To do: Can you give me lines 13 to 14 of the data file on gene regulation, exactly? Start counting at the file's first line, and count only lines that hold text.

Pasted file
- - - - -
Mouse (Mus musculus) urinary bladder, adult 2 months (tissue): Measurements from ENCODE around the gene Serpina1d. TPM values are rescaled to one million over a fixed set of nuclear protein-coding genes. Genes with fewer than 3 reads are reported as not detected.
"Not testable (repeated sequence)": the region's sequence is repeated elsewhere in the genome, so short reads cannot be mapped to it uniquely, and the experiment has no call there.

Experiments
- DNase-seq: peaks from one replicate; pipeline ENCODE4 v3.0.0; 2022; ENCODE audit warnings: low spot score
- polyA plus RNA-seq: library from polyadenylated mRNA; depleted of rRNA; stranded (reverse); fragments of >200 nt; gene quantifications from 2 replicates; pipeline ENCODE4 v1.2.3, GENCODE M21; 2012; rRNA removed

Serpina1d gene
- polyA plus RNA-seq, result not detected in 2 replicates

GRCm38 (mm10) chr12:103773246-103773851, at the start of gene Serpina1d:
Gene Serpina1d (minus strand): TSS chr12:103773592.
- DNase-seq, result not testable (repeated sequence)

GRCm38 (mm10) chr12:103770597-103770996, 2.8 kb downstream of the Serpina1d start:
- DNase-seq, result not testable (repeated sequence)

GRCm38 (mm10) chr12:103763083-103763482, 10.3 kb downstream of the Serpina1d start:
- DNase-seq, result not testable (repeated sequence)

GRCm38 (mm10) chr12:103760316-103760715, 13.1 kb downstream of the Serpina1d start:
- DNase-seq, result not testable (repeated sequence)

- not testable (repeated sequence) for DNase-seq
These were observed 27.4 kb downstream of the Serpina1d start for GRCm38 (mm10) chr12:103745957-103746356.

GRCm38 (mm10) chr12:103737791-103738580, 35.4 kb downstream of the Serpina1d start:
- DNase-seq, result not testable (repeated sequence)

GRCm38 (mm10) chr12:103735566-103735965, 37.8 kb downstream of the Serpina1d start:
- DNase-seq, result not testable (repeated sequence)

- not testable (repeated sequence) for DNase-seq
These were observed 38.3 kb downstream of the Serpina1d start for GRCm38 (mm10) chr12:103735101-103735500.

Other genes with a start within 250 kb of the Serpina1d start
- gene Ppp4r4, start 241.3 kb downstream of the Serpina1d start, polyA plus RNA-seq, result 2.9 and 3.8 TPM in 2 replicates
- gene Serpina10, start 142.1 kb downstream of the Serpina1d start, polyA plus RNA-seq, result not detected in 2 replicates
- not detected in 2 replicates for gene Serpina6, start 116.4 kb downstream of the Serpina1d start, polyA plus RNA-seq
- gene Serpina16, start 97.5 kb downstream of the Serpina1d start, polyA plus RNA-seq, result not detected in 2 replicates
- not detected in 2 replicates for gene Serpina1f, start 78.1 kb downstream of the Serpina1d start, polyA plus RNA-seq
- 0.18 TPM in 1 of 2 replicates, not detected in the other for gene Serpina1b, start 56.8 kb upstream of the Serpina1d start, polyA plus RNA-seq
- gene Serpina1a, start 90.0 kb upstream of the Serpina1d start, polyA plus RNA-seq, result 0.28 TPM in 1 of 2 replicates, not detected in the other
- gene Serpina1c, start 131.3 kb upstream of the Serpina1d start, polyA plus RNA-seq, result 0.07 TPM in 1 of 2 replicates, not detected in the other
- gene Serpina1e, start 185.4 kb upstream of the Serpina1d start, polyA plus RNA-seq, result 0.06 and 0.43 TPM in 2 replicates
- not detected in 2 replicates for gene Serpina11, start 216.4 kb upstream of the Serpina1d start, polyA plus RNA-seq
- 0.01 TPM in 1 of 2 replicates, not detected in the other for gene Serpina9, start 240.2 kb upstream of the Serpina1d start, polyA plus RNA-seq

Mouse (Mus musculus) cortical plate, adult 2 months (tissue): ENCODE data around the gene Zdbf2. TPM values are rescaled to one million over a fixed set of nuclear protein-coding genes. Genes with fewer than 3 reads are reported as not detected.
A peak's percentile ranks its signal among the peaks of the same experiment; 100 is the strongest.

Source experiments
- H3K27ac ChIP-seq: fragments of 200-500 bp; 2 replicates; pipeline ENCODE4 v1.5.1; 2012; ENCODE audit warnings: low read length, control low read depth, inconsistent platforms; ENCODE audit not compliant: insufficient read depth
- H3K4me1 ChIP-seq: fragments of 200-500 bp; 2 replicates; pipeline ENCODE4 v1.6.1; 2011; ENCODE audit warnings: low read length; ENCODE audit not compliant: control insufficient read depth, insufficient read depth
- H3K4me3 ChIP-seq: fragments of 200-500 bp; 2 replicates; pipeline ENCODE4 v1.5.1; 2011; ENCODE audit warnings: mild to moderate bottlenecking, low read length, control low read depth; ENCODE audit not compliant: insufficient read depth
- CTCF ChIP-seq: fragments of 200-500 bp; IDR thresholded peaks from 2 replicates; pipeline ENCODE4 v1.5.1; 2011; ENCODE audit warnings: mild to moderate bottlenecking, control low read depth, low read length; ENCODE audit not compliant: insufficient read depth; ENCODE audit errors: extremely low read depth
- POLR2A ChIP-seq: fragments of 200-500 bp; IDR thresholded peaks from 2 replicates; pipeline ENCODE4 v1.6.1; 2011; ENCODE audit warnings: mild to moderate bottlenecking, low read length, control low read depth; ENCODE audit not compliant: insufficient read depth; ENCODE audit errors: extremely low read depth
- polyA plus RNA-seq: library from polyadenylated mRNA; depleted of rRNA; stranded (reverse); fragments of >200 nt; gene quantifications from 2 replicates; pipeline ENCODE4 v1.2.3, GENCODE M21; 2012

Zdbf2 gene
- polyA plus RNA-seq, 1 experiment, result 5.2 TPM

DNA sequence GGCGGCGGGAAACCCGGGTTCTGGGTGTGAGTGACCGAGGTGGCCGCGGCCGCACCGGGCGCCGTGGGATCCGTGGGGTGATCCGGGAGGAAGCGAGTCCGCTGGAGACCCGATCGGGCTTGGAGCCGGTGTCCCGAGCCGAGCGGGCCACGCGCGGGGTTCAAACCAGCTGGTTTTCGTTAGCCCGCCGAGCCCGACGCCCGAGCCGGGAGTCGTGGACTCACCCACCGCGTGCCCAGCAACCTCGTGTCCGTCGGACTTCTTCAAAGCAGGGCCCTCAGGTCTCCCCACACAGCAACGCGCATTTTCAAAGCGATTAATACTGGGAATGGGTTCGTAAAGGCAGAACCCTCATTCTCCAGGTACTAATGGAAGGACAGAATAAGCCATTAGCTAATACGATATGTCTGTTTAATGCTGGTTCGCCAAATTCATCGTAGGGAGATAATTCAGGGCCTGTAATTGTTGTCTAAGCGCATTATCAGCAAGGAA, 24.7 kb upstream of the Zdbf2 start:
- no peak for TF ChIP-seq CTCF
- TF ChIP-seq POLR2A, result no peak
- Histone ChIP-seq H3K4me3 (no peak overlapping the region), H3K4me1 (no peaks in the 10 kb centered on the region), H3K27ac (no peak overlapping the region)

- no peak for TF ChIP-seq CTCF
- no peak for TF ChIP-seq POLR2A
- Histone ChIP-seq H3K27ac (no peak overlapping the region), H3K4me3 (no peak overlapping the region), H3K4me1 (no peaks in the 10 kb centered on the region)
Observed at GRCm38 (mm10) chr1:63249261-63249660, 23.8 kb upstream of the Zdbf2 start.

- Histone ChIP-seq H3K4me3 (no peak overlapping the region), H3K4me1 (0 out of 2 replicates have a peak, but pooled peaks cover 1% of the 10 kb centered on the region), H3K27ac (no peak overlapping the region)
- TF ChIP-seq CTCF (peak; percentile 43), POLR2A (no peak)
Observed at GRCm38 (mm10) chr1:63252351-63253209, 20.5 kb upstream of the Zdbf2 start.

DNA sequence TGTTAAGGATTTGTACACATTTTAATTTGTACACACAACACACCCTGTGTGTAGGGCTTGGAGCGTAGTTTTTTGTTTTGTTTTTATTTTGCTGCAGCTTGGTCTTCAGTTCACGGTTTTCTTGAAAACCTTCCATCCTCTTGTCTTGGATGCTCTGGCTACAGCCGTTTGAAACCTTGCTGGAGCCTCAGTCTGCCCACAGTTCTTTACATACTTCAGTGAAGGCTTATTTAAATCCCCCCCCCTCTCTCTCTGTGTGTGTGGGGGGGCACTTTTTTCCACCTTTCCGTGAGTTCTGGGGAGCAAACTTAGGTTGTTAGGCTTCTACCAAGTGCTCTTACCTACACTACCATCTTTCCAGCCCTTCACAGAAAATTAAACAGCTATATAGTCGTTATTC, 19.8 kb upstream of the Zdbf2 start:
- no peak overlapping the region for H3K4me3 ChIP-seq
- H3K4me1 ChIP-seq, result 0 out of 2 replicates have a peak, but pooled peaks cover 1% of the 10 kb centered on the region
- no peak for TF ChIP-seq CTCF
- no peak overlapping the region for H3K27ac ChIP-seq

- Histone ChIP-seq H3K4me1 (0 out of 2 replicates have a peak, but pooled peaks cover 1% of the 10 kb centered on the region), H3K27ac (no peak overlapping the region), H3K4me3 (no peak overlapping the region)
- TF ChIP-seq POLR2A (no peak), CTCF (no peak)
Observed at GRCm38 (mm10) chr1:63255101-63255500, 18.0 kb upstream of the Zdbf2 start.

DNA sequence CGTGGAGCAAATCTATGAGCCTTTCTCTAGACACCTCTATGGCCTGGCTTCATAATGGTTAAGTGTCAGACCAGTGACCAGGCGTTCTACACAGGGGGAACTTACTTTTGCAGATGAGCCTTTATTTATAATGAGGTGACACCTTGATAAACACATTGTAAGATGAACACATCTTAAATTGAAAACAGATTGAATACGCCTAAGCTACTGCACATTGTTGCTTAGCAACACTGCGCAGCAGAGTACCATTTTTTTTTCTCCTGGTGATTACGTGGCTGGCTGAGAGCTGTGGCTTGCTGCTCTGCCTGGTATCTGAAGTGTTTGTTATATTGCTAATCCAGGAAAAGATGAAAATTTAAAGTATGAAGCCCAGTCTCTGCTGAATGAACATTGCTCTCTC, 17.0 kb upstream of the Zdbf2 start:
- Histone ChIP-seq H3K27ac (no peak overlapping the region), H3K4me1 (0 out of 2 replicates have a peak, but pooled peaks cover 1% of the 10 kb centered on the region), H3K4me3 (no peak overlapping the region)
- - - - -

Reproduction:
GRCm38 (mm10) chr12:103763083-103763482, 10.3 kb downstream of the Serpina1d start:
- DNase-seq, result not testable (repeated sequence)